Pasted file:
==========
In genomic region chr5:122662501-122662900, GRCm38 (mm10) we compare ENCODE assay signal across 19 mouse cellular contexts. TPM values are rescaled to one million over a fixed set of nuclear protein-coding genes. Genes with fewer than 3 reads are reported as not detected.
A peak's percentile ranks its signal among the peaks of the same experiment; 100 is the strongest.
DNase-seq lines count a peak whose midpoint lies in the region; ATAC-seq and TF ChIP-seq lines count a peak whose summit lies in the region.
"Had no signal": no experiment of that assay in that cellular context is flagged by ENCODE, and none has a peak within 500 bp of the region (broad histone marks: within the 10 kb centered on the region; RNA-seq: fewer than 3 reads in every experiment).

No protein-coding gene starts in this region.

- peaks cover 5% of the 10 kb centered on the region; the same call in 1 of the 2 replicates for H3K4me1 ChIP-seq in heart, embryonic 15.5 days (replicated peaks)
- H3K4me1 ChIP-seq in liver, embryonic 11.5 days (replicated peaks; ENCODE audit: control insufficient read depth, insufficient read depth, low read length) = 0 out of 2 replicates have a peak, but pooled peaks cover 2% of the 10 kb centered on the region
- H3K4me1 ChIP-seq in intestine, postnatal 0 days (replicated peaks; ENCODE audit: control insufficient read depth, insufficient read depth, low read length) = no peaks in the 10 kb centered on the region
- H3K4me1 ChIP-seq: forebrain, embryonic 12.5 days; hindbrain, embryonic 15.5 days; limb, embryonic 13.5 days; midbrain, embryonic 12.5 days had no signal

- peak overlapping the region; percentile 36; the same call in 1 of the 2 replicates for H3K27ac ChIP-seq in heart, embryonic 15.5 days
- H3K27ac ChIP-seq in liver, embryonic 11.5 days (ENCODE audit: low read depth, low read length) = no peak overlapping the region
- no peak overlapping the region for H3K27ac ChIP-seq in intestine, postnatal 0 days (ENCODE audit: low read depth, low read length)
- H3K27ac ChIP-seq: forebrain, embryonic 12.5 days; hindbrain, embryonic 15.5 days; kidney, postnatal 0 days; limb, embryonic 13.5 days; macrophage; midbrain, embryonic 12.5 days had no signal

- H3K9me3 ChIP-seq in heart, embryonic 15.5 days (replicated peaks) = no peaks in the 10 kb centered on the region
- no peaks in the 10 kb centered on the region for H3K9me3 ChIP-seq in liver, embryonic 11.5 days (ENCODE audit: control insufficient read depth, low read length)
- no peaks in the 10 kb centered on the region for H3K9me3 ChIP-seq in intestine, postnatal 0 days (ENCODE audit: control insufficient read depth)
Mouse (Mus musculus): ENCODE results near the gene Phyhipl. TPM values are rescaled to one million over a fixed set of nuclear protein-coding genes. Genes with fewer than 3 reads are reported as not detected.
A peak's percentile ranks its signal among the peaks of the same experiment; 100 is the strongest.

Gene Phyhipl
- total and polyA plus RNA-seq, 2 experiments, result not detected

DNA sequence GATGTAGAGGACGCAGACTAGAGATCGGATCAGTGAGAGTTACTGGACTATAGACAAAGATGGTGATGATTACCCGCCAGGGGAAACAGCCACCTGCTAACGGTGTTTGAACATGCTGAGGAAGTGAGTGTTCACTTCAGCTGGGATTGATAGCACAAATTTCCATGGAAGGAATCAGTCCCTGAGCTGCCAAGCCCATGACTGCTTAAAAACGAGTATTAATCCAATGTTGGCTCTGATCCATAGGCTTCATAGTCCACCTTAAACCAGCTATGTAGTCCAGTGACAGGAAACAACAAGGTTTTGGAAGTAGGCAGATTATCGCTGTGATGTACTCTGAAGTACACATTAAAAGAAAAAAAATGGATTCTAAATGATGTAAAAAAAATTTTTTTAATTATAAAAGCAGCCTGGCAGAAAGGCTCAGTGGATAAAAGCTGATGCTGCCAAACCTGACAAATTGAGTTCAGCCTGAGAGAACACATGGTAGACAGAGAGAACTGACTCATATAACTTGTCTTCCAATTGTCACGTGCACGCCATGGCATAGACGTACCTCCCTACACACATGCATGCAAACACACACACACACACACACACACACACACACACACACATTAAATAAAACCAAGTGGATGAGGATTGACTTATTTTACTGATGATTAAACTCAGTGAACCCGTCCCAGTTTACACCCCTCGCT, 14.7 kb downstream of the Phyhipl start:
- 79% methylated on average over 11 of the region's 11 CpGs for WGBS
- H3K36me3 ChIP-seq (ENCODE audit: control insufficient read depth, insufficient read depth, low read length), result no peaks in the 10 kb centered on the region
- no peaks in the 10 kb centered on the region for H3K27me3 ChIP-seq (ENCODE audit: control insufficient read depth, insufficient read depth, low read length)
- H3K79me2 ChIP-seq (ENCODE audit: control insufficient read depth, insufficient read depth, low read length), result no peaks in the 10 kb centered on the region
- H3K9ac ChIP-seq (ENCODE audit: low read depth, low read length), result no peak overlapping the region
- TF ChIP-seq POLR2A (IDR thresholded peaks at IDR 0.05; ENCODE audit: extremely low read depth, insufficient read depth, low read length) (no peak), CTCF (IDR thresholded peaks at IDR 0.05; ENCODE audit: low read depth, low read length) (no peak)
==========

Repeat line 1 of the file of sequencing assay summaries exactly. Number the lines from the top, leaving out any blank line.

In genomic region chr5:122662501-122662900, GRCm38 (mm10) we compare ENCODE assay signal across 19 mouse cellular contexts. TPM values are rescaled to one million over a fixed set of nuclear protein-coding genes. Genes with fewer than 3 reads are reported as not detected.